There are the gold bugs, with their tales of impending economic apocalypse. And then there are people like Martin Murenbeeld, chief economist for Canada-based money manager DundeeWealth. “I’m just an economist who happens to like gold,” he says. “I’m not always bullish on it.”
Right now Murenbeeld is bullish on gold. He was here at TIME last week, giving me his rundown of reasons. Some of them you’ve already heard—the dollar is trending downward against the world’s other major currencies (which makes the dollar price of gold go up) and efforts by central banks around the world to fend off depression by printing money will probably lead to inflation (which also makes the price of gold go up). But Murenbeeld offered a related reason that I hadn’t heard articulated before—gold is quietly regaining some of its lost status as the world’s reserve currency.
“Gold is the one currency a central bank can’t print,” Murenbeeld explains. And as countries such as China look for something to put their reserves in other than value-losing dollars, gold is likely to be part of the mix. According to Murenbeeld, “these guys are beginning to quietly make proposals about reintroducing gold into the global monetary system.” It could come as part of the currency basket that makes up the International Monetary Fund’s Special Drawing Rights, the sort-of global currency that’s been making a comeback this year. Gold could also be part of the currency basket in which oil is priced—Murenbeeld says that it was the inclusion of gold in Robert Fisk’s headline-making story about a pending oil-pricing switch that made him take it seriously. And with the IMF looking to sell 403 tons of gold (about an eighth of its stash) to raise money, central banks with too many dollars lying around (mainly the People’s Bank of China) are likely to do some outright gold purchases.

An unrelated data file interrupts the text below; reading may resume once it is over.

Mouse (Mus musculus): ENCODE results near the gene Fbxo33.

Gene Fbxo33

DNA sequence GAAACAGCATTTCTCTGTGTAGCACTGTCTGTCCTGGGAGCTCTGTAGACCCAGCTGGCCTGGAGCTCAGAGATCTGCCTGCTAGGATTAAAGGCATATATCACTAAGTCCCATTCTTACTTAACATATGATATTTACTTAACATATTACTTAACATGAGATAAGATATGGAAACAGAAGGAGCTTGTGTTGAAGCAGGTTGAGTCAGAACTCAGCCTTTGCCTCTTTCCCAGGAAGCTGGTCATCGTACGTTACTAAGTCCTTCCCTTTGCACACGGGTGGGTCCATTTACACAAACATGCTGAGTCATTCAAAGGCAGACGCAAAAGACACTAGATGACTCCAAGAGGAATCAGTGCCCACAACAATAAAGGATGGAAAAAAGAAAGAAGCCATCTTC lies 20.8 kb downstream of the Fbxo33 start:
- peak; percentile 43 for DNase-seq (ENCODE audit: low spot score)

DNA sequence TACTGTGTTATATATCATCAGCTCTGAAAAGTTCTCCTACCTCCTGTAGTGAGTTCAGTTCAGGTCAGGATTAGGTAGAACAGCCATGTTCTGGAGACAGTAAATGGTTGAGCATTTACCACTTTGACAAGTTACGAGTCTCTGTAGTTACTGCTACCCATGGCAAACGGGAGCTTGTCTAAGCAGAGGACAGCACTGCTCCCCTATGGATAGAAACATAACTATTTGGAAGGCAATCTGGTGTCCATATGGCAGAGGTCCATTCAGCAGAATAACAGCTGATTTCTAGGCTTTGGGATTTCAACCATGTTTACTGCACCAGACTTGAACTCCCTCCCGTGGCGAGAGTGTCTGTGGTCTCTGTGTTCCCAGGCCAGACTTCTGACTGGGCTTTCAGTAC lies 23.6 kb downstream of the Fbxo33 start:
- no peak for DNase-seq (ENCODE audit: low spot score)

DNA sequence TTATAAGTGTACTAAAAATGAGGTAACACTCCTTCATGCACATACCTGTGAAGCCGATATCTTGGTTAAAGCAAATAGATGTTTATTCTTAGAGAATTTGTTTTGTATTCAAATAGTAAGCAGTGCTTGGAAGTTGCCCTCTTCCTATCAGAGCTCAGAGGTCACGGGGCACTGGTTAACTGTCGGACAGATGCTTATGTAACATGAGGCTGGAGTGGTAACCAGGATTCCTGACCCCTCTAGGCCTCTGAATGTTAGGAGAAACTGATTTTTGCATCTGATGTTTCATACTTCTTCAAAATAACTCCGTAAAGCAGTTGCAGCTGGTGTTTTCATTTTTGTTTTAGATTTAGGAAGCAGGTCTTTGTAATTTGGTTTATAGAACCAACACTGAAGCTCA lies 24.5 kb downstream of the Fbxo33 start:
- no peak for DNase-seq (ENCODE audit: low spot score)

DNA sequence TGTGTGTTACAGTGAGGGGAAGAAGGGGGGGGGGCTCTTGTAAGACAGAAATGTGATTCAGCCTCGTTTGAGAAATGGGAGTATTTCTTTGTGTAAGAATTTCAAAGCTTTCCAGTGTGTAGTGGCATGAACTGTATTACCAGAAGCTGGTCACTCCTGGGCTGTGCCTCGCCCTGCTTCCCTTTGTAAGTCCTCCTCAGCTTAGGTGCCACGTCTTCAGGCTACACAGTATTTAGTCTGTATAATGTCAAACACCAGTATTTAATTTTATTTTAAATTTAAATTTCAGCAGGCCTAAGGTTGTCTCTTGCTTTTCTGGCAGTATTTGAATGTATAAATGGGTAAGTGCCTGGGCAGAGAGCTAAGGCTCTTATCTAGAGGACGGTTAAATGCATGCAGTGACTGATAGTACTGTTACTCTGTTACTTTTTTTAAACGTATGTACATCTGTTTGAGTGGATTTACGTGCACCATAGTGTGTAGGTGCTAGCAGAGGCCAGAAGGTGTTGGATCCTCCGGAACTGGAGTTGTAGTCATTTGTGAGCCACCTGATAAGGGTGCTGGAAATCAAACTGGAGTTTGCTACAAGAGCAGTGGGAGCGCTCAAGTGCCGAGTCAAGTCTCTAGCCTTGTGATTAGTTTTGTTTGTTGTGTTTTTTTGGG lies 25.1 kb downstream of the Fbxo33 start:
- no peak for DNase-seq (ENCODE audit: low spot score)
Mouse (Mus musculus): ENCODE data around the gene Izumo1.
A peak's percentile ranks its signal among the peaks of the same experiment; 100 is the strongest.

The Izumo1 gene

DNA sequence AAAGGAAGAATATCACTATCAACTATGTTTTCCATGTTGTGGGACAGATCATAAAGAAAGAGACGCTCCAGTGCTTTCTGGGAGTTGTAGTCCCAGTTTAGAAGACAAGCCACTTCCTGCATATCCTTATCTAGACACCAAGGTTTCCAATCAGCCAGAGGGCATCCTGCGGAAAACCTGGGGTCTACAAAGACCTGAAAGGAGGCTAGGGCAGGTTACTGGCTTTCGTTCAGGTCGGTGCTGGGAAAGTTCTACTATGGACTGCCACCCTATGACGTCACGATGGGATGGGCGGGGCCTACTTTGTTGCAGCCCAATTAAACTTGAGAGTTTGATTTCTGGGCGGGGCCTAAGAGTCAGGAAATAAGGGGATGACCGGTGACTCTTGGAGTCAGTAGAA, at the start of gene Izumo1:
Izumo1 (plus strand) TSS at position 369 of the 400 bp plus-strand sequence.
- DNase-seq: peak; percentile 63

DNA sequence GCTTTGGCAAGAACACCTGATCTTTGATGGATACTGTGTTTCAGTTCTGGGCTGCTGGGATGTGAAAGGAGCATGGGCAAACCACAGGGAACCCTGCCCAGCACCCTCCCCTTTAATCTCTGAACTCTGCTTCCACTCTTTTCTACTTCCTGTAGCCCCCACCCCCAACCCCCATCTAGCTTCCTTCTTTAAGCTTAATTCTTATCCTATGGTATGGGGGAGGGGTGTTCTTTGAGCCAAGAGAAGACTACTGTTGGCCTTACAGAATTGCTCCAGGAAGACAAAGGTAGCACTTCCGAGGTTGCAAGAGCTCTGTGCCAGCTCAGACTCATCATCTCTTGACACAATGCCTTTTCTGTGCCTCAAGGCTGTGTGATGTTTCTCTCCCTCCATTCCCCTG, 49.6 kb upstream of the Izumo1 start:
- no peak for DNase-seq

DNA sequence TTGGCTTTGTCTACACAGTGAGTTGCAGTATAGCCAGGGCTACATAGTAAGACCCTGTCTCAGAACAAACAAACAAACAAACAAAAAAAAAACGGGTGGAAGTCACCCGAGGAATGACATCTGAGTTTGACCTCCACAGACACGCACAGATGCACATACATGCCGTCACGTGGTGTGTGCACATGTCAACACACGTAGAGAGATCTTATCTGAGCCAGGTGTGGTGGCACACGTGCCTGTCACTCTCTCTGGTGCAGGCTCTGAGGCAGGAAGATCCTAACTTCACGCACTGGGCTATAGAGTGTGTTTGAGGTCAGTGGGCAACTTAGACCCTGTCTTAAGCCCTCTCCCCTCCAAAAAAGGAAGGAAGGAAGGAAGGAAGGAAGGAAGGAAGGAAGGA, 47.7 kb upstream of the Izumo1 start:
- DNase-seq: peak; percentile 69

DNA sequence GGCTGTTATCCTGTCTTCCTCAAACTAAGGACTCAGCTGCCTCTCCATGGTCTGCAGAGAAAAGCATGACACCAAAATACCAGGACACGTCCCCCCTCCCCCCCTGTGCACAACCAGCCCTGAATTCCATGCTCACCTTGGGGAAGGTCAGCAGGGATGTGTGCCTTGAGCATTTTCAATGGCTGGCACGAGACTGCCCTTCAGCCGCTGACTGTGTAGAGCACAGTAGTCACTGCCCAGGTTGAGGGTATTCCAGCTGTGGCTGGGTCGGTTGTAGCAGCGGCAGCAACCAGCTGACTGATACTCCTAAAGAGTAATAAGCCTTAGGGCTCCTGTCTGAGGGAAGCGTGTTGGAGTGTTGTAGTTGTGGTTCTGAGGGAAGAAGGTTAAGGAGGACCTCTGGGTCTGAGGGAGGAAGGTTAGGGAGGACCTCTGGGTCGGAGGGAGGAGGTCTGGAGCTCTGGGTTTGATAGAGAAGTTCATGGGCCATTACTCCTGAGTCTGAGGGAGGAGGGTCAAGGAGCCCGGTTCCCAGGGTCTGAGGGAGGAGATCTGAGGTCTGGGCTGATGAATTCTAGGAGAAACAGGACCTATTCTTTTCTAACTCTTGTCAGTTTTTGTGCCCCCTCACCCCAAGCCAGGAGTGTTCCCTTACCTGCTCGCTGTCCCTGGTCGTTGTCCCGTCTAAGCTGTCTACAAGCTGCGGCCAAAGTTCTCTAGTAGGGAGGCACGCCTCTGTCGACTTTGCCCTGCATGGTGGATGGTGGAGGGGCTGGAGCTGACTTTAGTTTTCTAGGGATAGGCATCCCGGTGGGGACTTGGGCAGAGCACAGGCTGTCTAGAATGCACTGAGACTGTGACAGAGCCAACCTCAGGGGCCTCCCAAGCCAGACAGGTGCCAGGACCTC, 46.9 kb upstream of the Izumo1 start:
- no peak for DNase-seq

While gold has the advantage that it can’t be produced at will like dollars (or euros or yuan), thus making it an arguably better store of value, as a global reserve currency it has the disadvantage that the supply of it grows so fitfully and unreliably. “It’s a hell of a poor way to set up a monetary system,” says Murenbeeld. That’s why economists going back to Irving Fisher and John Maynard Keynes have been partial to the idea of a global monetary standard based on a basket of commodities—taking money creation out of the hands of governments but putting it on what would presumably be a more stable course than a system based only on gold could provide.
What exactly would it mean for Americans if the dollar were supplanted by such a gold- or commodity-based global monetary system? Over the short run it would make us poorer relative to other countries, and give the Federal Reserve less leeway in setting monetary policy. But over the long run I’m pretty sure it would leave us better off.